It's not about avoiding all out-of-the-box platforms; they offer valuable solutions and mitigate the risks of building everything yourself. Instead, exercise caution and ensure that any third-party system is set up in a way that allows for easy replacement if needed. Striving for agnosticism grants your organisation the flexibility to adapt and grow with changing needs and technologies.

Embrace Transparency

Transparency plays a vital role in fostering trust, promoting good governance, and boosting motivation within an organisation. To maximise these benefits, leadership teams should actively discuss and assess their current levels of transparency, seeking ways to push the boundaries and increase openness. By embracing transparency, organisations can create an environment where employees feel engaged, informed, and empowered to contribute to the company's success.

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Enable Data-driven decision-making from day 1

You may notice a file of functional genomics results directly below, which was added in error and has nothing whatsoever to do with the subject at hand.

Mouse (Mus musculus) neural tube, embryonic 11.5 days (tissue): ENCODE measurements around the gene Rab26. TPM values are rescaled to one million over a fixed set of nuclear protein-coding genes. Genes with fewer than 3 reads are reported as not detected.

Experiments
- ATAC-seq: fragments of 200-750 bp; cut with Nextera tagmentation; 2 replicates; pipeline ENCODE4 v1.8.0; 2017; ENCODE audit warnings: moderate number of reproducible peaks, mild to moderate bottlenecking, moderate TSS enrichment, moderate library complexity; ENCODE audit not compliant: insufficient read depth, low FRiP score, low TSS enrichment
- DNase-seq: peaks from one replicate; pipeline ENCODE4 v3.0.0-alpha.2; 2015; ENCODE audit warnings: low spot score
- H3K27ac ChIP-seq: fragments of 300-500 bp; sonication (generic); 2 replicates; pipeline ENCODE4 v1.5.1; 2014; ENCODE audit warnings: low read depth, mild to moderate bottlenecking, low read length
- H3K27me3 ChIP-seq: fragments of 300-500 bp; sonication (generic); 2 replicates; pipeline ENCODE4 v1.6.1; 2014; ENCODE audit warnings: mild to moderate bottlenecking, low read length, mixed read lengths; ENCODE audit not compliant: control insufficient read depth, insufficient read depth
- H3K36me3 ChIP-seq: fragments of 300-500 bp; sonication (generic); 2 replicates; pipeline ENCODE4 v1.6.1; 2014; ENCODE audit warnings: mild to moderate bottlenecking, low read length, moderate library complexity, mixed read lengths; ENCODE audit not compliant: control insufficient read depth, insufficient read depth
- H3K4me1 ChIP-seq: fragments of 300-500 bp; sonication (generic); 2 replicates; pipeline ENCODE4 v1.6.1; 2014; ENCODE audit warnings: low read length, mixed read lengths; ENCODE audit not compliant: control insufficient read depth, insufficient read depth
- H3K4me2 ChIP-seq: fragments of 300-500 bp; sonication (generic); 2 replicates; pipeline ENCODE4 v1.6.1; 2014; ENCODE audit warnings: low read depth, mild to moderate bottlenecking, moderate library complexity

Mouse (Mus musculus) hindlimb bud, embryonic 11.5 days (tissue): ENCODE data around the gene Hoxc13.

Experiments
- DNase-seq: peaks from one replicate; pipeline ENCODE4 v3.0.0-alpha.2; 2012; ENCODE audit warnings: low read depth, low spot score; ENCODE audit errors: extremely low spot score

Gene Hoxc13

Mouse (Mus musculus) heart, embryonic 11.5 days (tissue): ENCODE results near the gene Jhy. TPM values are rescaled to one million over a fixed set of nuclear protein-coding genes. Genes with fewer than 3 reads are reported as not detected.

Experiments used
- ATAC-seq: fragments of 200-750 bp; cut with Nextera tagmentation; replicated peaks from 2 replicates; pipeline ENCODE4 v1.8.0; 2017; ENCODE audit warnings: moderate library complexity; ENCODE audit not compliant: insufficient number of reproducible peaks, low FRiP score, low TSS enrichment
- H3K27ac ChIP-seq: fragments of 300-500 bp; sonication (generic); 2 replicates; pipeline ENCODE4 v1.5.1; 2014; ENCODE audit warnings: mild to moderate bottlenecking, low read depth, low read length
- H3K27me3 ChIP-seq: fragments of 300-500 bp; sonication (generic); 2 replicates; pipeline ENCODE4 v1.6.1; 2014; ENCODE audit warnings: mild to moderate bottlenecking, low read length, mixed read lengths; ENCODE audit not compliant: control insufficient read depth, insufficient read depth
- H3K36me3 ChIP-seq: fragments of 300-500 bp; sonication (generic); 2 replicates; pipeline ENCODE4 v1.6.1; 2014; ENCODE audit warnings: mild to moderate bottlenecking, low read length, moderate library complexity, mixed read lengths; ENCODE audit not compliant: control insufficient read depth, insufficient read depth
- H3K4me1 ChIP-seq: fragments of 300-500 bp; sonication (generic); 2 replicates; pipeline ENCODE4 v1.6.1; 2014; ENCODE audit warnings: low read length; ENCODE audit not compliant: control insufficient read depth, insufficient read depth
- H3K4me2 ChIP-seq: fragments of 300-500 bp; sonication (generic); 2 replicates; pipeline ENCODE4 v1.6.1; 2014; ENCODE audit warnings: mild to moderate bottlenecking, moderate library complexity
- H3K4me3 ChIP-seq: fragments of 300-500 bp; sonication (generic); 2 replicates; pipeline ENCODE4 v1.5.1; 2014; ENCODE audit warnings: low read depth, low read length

Utilising data and analytics in decision-making enables organisations to make better, more informed choices throughout the digital transformation process. Data-driven insights can identify areas of opportunity, prioritise initiatives, and track progress.

One common dilemma is whether an organisation should create value before starting to measure outcomes, as there might not be much to measure initially. The answer is both yes and no. It's essential to have measurement systems in place from day one. You need a benchmark to assess your starting point, and you need ongoing data to inform continuous improvements.